Learning & Teaching
Is Your Program a Safe Space?
By Beck Govoni, After School Coordinator at the Cambridge YMCA
“Safe Space” reads the sign on your program door. As you enter you pause, perhaps for the first time, you actually pause and think about those words written across an upside down triangle. You survey your classroom. Is your program a safe space? Who or what is it a safe space for? What is the point of the sign on your door?
These questions and line of thinking is the first step to working towards creating a safe space for transgender and gender nonconforming youth in your program. Creating a safe space is more than putting a couple of stickers on your door and calling it a day, yet as everyone who works with youth knows, stickers do hold great importance.
Working with transgender and gender nonconforming youth can be an enriching and meaningful experience for youth workers, but where do you start? What if you say the wrong thing? Are you really qualified to help these young people? Lucky for you, you are on the right track again.
The first step to helping transgender and gender nonconforming youth is examining yourself and your role as a youth worker.
My first priority as a youth worker is children’s safety and my second priority is having fun. These priorities can be challenging because transgender youth are more likely than other young people to be bullied, experience homelessness, experience abuse, and be assaulted and these rates are even higher in transgender people of color. This is why it is so important to create a safe space not only within your program but also within yourself.
Remember that you are there for the youth. You may feel awkward or uncomfortable as you begin your journey to becoming a safe space, but that is normal. It is ok to feel that way. You may have been raised with different societal expectations of gender. This may be your first interaction with someone who is transgender or gender nonconforming. Here is a tip sheet that I have developed to support the staff I support to Work With Youth Who Are Transgender/Gender Nonconforming.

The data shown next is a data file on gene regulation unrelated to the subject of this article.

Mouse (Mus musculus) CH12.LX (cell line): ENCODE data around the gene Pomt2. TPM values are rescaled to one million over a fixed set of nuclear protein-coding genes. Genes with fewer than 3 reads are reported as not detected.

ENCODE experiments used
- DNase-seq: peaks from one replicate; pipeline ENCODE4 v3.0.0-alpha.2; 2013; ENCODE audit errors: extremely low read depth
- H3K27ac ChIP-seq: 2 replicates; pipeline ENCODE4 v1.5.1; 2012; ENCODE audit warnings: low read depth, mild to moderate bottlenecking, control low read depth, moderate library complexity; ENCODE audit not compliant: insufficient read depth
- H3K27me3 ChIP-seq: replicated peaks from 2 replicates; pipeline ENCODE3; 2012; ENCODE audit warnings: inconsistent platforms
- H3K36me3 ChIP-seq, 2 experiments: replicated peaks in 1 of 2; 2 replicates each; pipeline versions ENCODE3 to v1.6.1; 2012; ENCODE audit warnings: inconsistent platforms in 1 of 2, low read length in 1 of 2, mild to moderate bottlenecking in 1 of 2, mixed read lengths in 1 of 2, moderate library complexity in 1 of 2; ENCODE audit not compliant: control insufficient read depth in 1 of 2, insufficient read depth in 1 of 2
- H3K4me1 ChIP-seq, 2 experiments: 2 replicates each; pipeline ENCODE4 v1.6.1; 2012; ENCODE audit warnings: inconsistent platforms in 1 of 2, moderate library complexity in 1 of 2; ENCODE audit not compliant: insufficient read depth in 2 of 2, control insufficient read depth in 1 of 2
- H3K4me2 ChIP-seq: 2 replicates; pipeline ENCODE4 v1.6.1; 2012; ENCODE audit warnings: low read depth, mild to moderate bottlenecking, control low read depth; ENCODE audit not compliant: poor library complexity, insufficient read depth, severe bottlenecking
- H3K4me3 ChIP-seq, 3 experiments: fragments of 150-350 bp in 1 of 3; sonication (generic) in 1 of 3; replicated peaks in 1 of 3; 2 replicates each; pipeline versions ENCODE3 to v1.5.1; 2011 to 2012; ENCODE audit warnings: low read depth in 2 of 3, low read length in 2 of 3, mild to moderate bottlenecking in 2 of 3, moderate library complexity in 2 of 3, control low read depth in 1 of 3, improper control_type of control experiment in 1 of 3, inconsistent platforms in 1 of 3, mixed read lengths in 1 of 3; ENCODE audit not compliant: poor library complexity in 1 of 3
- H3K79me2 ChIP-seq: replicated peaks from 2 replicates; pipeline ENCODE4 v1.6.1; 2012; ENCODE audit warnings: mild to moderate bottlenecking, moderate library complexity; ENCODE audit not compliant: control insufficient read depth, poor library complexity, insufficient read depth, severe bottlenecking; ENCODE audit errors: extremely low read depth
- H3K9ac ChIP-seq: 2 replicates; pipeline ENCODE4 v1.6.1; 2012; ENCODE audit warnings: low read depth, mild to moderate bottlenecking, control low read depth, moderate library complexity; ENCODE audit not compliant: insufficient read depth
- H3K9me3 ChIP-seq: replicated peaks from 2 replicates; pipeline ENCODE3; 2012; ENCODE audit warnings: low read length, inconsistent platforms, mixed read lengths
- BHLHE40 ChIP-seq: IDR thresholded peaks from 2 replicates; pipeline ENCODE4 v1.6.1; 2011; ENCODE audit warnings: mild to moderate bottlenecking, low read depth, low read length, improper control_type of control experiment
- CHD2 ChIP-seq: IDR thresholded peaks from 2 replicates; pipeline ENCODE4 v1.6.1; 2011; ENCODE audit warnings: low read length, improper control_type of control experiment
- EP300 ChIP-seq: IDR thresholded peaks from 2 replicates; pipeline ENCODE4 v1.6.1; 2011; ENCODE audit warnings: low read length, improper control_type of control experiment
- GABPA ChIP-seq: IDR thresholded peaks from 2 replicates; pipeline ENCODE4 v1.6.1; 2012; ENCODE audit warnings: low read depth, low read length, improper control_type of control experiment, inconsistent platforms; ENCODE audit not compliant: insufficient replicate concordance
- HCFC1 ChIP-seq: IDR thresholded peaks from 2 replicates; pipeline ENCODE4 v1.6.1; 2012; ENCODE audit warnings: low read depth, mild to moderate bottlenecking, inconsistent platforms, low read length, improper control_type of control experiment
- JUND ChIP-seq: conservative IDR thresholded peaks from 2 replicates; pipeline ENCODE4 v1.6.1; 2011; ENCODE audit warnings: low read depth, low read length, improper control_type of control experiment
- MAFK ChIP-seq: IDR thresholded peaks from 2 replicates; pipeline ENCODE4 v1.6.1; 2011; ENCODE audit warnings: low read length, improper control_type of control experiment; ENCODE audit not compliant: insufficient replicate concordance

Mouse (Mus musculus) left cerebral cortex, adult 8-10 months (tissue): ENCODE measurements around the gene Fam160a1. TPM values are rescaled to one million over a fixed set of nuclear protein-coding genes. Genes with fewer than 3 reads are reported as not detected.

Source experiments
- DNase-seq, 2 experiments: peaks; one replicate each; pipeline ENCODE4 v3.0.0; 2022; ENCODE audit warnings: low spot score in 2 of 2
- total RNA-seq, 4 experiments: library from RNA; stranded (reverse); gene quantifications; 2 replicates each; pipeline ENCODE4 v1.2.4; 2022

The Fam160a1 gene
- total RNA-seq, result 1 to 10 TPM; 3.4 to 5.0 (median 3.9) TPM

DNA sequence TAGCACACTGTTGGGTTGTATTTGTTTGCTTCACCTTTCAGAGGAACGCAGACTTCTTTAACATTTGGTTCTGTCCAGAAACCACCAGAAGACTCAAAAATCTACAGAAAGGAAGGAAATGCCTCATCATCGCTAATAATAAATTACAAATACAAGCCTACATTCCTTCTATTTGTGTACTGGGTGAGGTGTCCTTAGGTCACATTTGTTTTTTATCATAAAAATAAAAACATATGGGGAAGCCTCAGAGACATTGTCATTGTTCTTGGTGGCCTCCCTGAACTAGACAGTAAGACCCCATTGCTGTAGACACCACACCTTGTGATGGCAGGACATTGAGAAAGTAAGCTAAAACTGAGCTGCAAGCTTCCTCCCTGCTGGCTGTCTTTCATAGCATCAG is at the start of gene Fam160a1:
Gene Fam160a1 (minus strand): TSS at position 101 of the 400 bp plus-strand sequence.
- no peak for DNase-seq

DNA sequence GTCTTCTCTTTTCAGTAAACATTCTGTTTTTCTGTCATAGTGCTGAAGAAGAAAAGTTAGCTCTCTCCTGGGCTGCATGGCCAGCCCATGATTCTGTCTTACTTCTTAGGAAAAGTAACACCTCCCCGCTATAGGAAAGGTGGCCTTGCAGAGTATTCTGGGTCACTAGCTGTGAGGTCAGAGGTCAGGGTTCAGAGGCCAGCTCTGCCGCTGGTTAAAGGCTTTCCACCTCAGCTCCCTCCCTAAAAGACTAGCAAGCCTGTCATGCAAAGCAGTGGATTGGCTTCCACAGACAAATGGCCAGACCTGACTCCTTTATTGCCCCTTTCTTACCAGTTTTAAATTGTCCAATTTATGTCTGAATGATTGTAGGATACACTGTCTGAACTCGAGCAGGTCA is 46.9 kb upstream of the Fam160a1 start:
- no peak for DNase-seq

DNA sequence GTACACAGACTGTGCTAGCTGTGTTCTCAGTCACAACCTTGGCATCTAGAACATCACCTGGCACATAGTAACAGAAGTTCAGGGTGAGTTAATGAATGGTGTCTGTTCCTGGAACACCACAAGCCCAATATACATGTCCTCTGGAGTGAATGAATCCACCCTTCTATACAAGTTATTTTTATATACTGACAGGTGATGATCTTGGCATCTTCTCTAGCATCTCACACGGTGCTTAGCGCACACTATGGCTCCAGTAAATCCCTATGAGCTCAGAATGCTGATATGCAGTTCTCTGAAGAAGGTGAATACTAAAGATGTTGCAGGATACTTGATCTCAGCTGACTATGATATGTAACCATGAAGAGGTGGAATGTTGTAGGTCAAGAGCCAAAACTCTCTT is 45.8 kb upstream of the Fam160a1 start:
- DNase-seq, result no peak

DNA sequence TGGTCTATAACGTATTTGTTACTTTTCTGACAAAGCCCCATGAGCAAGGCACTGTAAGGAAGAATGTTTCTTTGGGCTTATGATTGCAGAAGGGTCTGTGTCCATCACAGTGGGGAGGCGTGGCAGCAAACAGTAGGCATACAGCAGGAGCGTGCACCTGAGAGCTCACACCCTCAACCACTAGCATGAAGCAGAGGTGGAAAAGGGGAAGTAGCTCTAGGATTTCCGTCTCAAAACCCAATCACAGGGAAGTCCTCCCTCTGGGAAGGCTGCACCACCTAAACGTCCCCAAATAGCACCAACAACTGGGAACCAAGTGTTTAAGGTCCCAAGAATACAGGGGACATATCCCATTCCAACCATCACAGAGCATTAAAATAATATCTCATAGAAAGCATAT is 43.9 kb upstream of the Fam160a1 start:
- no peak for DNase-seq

Approach the situation with respect, empathy, and a willingness to learn.
The next step to creating a safe space is examining the space you are in. What media do you have in your program? Is it inclusive and supportive of transgender and gender nonconforming people? Look at the books on your shelves and the posters on the wall.
Remember that you, as a youth worker, hold the incredible power of inclusion. You have the ability to make all children and youth feel safe, comfortable, and able to be themselves in an environment you create. You are capable of becoming a safe space, you just need to take those first steps.
Beck has a bachelor's degree in Sociology with a minor in Gender Studies and has served as the Afterschool Coordinator at the Cambridge YMCA since 2019. Beck has worked with youth for more than 6 years and recently hosted an OST Clubhouse Conversation at the 2021 Reimagining OST Symposium entitled: Supporting Your Gender Nonconforming Youth.
We also recommend that you request and explore the recorded training: Gender Dynamics and Identity: Grades 4-8, facilitated by Minh Nguyen. Learn more.
If you'd like to share resources with your colleagues, tell us how you are coping and healing, and helping the youth and families that you work with to heal, and continuing to find joy, please submit a blog post by emailing. Here are some tips to help get you started.
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